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What NATO members must do to empower the alliance

Canadian Air Task Force jets CF-188 at the Siauliai air base in Lithuania in August.

INTS KALNINS/REUTERS

"Keep the Russians out, the Americans in and the Germans down" was how Lord Ismay, NATO's first Secretary General (1952 to 1957), described the Alliance that has since become both the sword and shield of our liberal international order.

Recent events revalidate Lord Ismay's trope except that Germany now needs to take on responsibilities within NATO commensurate with its leadership within Europe. The rest of the Alliance, including Canada, also need to step up their commitments.

NATO leaders and their foreign and defence ministers meet this week in Wales to focus on a readiness action plan.

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Leaders face immediate challenges on NATO's eastern and southern flanks.

Their priority is addressing the Russian invasion of Ukraine and its illegal annexation of Crimea.

Sanctions are biting but they have not deterred continuing, blatant Russian incursions. Tit-for-tat sanctions mean that industry – including Canadian pork producers – are taking a hit. Yet Russian actions oblige more sanctions requiring more discipline and sacrifice.

Then there is jihadism. For British Prime Minister David Cameron, it is a "clear and present danger" and U.S. President Barack Obama has called for a coalition "to extract this cancer so that it does not spread."

NATO's longer-term challenges are twofold.

Firstly, a war-weary United States is tired of picking up the tab and having its call for burden-sharing ignored. American taxpayers cover three-quarters of NATO spending. At NATO headquarters in June, Mr. Obama said the U.S. "can't do it alone." Pointing to the "steady decline" in European defence spending, he expects every member "to do its fair share."

Secondly, there is the challenge of persuading the rest of the Alliance to develop a credible rapid expeditionary capacity.

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Only a handful of NATO's 28 members meet the defence budget spending target of 2 per cent of GDP (Canada currently spends 1 per cent).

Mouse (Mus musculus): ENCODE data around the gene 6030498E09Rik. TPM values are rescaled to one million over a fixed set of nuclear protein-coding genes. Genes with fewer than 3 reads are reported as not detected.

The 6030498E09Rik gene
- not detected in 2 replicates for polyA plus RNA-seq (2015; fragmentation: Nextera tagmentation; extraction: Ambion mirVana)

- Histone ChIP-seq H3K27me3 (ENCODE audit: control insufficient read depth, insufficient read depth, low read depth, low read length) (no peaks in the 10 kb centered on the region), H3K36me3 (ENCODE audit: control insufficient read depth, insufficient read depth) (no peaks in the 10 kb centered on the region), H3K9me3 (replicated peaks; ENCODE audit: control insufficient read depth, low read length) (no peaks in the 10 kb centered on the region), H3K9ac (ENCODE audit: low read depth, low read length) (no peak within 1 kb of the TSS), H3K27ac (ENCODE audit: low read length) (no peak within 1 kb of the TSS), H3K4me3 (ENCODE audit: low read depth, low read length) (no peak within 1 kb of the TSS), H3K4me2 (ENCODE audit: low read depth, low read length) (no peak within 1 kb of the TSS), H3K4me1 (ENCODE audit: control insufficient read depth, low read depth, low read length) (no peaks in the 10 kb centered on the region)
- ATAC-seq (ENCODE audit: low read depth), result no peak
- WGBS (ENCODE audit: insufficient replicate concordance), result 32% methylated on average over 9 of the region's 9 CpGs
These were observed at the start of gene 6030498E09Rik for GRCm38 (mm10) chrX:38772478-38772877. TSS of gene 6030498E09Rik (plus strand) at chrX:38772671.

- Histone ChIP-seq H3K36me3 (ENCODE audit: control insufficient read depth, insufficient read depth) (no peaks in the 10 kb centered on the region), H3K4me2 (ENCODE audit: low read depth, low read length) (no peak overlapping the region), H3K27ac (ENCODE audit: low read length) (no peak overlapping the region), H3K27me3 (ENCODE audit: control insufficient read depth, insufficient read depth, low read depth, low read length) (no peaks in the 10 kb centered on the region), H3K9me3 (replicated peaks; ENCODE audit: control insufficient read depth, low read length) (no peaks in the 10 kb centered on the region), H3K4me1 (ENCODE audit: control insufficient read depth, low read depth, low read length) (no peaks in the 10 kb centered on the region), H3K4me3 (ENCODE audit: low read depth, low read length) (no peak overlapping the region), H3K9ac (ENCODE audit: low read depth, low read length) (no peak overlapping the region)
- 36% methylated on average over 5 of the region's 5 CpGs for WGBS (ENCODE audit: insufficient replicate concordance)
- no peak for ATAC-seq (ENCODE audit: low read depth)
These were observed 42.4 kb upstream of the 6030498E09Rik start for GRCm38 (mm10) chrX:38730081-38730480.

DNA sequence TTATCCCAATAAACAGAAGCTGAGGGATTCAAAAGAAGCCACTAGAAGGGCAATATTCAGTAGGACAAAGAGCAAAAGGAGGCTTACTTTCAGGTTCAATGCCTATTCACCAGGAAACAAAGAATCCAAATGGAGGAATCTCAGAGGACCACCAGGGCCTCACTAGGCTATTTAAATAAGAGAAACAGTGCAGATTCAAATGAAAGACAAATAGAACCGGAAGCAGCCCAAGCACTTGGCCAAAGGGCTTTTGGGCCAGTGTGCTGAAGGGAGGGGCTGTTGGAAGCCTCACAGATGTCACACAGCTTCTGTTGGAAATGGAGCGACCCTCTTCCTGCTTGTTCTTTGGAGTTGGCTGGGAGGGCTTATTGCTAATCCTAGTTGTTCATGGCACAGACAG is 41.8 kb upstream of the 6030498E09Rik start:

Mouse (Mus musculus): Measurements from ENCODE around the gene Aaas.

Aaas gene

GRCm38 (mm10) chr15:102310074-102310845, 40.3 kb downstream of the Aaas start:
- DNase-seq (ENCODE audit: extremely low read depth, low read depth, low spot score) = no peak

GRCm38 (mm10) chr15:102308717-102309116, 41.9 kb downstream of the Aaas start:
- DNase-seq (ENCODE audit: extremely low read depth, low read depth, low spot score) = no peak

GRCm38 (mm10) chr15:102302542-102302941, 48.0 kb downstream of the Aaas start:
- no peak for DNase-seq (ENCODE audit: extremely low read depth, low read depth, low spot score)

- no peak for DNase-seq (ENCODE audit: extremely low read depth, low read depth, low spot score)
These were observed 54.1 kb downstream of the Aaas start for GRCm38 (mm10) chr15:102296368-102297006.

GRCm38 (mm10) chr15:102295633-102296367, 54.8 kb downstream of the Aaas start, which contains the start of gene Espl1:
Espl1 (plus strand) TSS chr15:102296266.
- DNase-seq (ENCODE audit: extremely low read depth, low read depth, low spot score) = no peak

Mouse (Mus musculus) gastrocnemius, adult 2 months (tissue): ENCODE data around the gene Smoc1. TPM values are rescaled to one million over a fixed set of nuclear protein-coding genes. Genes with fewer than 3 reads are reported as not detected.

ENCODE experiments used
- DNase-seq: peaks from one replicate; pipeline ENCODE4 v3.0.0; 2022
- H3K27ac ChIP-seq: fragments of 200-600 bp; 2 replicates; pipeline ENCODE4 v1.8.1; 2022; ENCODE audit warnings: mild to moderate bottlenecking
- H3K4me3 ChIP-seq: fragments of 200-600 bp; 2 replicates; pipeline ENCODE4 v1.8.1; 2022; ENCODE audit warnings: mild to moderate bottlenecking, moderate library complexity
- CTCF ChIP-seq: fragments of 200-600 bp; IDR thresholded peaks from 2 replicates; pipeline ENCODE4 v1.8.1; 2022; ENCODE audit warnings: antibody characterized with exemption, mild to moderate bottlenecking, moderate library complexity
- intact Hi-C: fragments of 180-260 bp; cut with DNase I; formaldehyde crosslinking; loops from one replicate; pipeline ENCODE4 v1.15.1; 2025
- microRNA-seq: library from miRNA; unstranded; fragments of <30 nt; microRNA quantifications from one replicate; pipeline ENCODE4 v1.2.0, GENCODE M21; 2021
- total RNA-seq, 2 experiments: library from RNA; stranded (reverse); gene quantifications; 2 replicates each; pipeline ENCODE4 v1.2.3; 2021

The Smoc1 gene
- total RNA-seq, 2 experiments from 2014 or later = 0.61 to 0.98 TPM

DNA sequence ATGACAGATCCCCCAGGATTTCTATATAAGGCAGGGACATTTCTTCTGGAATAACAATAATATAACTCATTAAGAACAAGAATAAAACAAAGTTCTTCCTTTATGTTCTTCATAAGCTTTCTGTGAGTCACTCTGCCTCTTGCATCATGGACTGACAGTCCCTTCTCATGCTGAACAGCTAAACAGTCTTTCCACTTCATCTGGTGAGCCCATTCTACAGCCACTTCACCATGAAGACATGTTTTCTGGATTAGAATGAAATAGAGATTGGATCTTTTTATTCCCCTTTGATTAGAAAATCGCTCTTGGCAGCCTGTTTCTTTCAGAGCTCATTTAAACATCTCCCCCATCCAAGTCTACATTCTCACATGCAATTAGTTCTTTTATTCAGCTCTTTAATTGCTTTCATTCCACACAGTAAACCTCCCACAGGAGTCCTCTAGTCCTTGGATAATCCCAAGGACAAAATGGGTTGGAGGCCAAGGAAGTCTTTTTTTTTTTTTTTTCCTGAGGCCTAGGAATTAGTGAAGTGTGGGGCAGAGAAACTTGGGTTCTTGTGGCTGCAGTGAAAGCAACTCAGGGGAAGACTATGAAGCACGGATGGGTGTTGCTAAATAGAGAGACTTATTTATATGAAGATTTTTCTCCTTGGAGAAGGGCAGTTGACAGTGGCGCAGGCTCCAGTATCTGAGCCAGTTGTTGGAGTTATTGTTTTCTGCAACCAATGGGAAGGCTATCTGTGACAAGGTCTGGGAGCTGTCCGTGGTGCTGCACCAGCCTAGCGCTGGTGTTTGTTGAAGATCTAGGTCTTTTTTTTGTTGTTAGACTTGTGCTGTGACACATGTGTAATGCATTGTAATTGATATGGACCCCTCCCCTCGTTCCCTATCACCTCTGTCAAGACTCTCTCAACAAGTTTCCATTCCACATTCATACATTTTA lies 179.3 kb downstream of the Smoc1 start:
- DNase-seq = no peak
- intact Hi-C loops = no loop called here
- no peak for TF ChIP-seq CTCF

All members voted for the 2011 operation to stop genocide in Libya. Less than half participated. Fewer than a third (including Canada) engaged in combat. Quality of contribution – rapid deployment without strings attached – matters more than the GDP target. But, argues defence analyst Julian Lindley-French, 2 per cent well-spent on defence is better than 1 per cent.

The annual reports of successive NATO Secretary Generals' chronicle the increasing asymmetries in members' capability. NATO renewal requires boosting combat capability through joint procurement, training and logistics. It means modernizing intelligence, surveillance and reconnaissance assets, and adapting to hybrid warfare.

NATO renewal starts with Germany, Europe's dominant power.

Germany still has stabilization forces in the former Yugoslavia and Afghanistan; it contributed in Mali, but not in Libya. Even before the Ukraine crisis, Chancellor Angela Merkel's grand coalition began reassessing German foreign policy. At the Munich Security conference this spring, German President Joachim Gauck argued it is invalid to use "Germany's guilt for its past as a shield for laziness or a desire to disengage from the world."

German leadership will have to persuade a public wary of activism. But recent events, says German-born Henry Kissinger, mean that "Germany is doomed in some way, to play an increasingly important role."

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Against this backdrop, Prime Minister Stephen Harper should make three points in Wales:

First, that Canada supports NATO readiness.

Our reinvigorated Canada First defence strategy must include a robust expeditionary capacity. We need a fresh perspective on military procurement, with immediate attention to our navy and its maritime responsibilities.

Second, a closer transatlantic economic partnership is of paramount importance.

The Canadian-inspired Article 2 of the NATO Treaty calls for closer economic ties. The now negotiated Canada-EU agreement (CETA) opens the door for business-to-business matchmaking through smart initiatives like the EnterpriseCanadaNetwork.

Third, a transatlantic energy-security partnership is valuable.

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The EU depends on Russia and the Middle East for its energy. Russia has shut off the tap to serve its ambitions. We should market the Energy East and Line 9 pipelines, new refineries and Atlantic terminals as strategic investments providing energy security to the EU.

The paradox of the liberal international order is that its reciprocal benefits and privileges depend on collective responsibility to uphold the rule of law and respect for norms – like not invading neighbours. But in making it inclusive, it tolerates scofflaws, like Russia (and Iran, Syria, North Korea). Free riders – China, Brazil, India, even Switzerland – not only refuse sanctions but use the opportunity to increase their commerce with Russia.

According to Mr. Kissinger, the international order depends on a "sense of legitimacy" and an equilibrium of power "that makes overthrowing the system difficult and costly."

This week, NATO leaders must demonstrate collective political will and commit the necessary resources to sustain the security equilibrium. Canada can help show the way.

A former diplomat, Colin Robertson is vice-president of the Canadian Defence and Foreign Affairs Institute and a senior adviser to McKenna Long and Aldridge. He participated in NATO Allied Command Transformation sponsored workshops in Washington and Paris

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